Review of The Water Bears

The Water Bears
by Kim Baker
Intermediate    Lamb/Random    264 pp.    g
4/20    978-1-9848-5220-5    $16.99
Library ed.  978-1-9848-5221-2    $19.99
e-book ed.  978-1-9848-5222-9    $9.99

Newt Gomez dreams of leaving Murphy Island, his isolated home in the Pacific Northwest — especially after he was attacked by a bear a year ago, which left him with lasting injuries and caused lingering difficulties among his family and friends. He hopes to not only attend middle school on the mainland but also move there to live with his abuela full-time. Newt plans to spend the summer lying low, but then his father presents him with a used taco truck for his thirteenth birthday (island law enforcement is unconcerned about driving age). And then he and his friends discover a large wooden bear carving washed ashore after a storm. The bear seems to have wish-granting powers, and its presence pushes Newt into some unexpected adventures and a new appreciation for his home. Baker captures the atmosphere of Murphy Island and its quirky denizens without becoming twee. Newt’s Latinx heritage is a key part of his identity and woven throughout the story, and the book’s exploration of friendship and loyalty is thoughtful and authentic.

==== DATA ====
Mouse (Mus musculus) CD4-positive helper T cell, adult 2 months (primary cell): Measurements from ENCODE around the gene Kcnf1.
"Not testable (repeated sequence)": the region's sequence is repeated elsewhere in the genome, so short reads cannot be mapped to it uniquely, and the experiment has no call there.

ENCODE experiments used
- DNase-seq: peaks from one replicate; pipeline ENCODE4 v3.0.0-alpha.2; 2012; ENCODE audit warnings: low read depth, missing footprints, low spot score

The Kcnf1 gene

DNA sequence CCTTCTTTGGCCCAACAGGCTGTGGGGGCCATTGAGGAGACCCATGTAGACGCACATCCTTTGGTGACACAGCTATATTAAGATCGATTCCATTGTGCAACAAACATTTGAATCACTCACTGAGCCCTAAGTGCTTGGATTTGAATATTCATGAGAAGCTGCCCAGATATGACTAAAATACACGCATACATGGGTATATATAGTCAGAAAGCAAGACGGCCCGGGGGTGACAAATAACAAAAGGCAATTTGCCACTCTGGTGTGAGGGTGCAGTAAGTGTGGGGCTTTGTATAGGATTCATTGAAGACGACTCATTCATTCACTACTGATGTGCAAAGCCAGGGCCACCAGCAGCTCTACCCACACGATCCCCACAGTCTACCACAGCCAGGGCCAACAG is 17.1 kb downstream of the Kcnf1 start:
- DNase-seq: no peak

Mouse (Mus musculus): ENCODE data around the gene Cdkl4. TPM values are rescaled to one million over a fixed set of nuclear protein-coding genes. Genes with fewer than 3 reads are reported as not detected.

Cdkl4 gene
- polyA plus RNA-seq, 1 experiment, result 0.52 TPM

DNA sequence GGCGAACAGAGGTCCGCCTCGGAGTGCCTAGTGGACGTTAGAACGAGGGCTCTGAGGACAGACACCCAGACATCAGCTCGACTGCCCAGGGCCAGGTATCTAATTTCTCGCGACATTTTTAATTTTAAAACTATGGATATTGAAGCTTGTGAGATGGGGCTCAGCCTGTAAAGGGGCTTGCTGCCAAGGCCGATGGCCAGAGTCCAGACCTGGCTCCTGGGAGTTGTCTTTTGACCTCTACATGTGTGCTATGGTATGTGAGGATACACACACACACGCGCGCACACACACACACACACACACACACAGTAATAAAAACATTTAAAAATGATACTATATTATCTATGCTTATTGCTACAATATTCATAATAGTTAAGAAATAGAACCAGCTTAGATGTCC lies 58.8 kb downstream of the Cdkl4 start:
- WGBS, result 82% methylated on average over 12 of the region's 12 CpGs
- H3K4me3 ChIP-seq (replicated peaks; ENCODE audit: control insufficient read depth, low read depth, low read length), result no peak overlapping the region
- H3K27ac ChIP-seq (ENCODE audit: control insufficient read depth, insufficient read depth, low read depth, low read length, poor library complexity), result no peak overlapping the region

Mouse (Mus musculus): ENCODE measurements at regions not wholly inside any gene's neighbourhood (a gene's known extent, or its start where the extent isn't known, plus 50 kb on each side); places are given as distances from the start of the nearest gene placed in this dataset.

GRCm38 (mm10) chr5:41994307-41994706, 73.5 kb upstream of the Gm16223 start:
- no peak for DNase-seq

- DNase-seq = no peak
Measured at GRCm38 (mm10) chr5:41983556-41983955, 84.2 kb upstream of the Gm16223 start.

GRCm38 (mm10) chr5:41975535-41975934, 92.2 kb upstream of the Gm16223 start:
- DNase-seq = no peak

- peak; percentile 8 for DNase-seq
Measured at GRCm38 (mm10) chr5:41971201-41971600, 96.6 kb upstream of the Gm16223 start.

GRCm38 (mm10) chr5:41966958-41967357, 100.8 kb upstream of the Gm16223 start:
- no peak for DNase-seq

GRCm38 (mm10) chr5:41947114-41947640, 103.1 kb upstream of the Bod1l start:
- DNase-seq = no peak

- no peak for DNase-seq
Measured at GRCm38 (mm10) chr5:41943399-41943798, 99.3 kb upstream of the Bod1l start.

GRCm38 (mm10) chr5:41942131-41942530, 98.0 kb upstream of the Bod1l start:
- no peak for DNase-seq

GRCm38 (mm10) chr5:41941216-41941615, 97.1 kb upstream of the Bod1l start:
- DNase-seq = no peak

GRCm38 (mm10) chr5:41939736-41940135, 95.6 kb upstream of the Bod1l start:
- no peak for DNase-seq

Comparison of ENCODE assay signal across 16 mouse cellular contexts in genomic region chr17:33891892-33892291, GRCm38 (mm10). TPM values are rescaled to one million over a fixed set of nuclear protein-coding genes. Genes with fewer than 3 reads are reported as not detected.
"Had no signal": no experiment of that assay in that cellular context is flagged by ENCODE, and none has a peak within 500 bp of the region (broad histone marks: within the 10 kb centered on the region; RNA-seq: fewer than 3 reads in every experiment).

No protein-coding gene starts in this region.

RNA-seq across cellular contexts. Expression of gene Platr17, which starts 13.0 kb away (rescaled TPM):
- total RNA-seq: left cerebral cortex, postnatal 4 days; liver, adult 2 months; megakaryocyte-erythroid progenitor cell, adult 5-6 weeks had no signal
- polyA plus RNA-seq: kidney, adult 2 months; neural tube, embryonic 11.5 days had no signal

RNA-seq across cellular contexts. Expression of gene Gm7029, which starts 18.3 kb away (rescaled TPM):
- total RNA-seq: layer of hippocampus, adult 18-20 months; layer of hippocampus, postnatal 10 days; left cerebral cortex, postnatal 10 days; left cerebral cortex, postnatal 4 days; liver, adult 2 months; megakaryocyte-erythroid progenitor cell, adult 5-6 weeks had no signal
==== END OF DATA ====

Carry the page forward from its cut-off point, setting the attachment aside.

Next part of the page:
From the May/June 2020 issue of The Horn Book Magazine.

Sarah Rettger
Sarah Rettger is an independent bookseller in Boston.

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